9. @username I read the article. Very interesting stuff. But i'm slightly confused. Is he saying that there is some sort of 'true' reality and that because of self-survival we just can't perceive it, or we only perceive part of? He says, "Evolution has shaped us with perceptions that allow us to survive. They guide adaptive behaviours. But part of that involves hiding from us the stuff we don’t need to know. And that’s pretty much all of reality, whatever reality might be." So what is all this stuff that we don't need to know? What is the "file itself or anything in the computer" in his desktop blue icon metaphor?
  10. @Visionary I've also been diving into those videos over the past few days. I haven't watched them all though. I thought the discussion with Michael Shermer was interesting, but of course neither him or Graham were even remotely willing to be open to the others ideas and comments. I thought the heated arguments were surprising seeing as, despite the evidence, Graham's ideas are all still quite speculative. I mean, who really knows what happened? Very interesting stuff though. Did you hear that Graham had a massive stroke shortly after the JRE 961 with Michael Shermer? Apparently he had a barrage of hate in the comments section which he says had a big effect on him.
  11. @SuperLuigi Depends very much on the quality of the meditation. Someone doing 15 minutes of really focused, clear and intentional meditation may grow more than someone who does an hour of sloppy meditation. It also depends on just how good you are at meditating. If you're not the strongest meditator, more time may be required. Some people do well on just an hour or even 30 minutes a day, other people require more (2-3+ hours). It varies from person to person so you have to kinda' figure it out for yourself.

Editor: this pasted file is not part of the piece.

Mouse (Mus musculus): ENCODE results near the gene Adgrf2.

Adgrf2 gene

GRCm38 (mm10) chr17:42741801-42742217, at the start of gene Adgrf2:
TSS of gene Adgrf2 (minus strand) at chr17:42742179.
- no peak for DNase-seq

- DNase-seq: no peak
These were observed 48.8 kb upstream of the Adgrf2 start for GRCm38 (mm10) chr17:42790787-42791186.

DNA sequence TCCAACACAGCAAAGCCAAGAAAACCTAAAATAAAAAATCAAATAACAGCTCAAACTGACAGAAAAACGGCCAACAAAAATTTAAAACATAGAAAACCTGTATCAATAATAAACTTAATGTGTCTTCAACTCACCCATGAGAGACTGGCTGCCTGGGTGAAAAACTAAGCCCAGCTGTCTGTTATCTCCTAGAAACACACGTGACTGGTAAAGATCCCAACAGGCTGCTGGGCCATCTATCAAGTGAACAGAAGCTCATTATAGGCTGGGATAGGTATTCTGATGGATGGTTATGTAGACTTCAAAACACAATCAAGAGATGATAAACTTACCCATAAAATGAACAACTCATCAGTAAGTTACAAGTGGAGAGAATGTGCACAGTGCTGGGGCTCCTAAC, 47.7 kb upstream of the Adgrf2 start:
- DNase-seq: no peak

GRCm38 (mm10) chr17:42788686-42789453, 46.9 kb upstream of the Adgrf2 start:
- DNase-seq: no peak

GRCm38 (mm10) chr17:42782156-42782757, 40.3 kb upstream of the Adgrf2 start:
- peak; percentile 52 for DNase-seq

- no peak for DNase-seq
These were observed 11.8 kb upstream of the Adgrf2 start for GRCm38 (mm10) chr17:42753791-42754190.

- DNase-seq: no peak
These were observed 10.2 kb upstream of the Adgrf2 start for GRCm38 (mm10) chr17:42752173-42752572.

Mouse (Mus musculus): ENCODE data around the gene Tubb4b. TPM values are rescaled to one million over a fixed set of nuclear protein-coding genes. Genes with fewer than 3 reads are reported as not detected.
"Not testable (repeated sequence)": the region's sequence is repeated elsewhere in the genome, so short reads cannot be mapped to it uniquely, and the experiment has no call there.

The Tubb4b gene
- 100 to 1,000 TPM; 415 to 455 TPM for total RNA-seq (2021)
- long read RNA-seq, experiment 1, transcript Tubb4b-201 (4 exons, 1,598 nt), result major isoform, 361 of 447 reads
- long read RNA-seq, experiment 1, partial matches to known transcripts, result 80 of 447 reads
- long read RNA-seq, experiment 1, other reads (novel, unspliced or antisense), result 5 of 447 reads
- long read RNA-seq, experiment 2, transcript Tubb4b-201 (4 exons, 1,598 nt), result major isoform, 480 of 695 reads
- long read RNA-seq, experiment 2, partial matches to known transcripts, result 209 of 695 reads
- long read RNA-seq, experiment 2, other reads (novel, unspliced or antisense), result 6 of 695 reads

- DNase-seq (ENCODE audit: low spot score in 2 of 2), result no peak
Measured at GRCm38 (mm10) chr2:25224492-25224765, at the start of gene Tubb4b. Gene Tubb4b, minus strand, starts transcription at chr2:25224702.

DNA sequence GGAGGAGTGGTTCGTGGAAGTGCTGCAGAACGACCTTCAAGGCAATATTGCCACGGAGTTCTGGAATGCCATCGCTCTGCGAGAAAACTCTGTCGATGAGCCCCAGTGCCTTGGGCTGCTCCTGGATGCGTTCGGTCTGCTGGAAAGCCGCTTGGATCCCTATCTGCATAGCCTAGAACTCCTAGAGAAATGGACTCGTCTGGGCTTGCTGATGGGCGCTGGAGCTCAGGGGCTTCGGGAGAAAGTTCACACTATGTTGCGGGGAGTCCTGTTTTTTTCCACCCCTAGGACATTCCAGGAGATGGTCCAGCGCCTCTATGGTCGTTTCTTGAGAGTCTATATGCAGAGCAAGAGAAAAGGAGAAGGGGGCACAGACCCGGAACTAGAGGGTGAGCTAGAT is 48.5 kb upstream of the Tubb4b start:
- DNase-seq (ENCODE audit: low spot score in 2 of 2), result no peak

12. @Pure Imagination I think Awakening is much more possible to achieve than you or other people actually believe. The reason the 'numbers' might seem so low is that most people on the spiritual path aren't trying hard enough, nor, as Leo said, do they want it bad enough. Most people that meditate in the West are not trying to wake up. So awakening or enlightenment gets talked about as some far off unattainable goal. But who says that's true?? If you've got a solid daily practise, and are attending retreats etc, you've got just as much chance.
  13. @key I'd say four things are key to implementing a meditation habit: 1) Start now and commit to never miss a day. Easier said than done of course, but very important. Missing a day here and there isn't really going to affect your meditation in any way, but unless you're really committed to it skipping even once will then give you a reason to be able to skip another day and another day etc. So do it every day, even if its just 15 minutes. 2) Weave it into your daily routine. Routine is key! Like most people, i'm sure you have a fairly standard daily routine. So commit to doing your meditation at a particular time of the day, every day. Eventually it becomes part of your routine and there's a lot less resistance. I would generally advise to do it in the morning because you're more alert/fresh, there's less distractions and you're less likely to procrastinate etc. You can also motivate yourself more by saying "I can't or won't do X and Y until i've meditated this morning". So then you're more likely to just get it done. But do it whenever you want. 3) Interest and desire to become more conscious and aware. Cultivate a genuine interest in spirituality and discovering yourself. 4) Finally, as other people have commented, you've just got to do it. This is where the rubber meets the road. You've got to push through the resistance. No one's gonna do it for you.
  14. @ThirdEyeSees You should go to one of Jan Esmann's Shaktipat retreats (http://lovebliss.eu/index.html). That'll really get your Kundalini going! Also, if you have a reeeally open-mind, seeing as your Kundalini is active, you should try his Shaktipat video Transmission. As crazy as it sounds, I have met people who said this works.
  15. @Xonnas Do whatever works and feels right. There are no strict rules. You could stay on one object for the whole mediation if you wanted.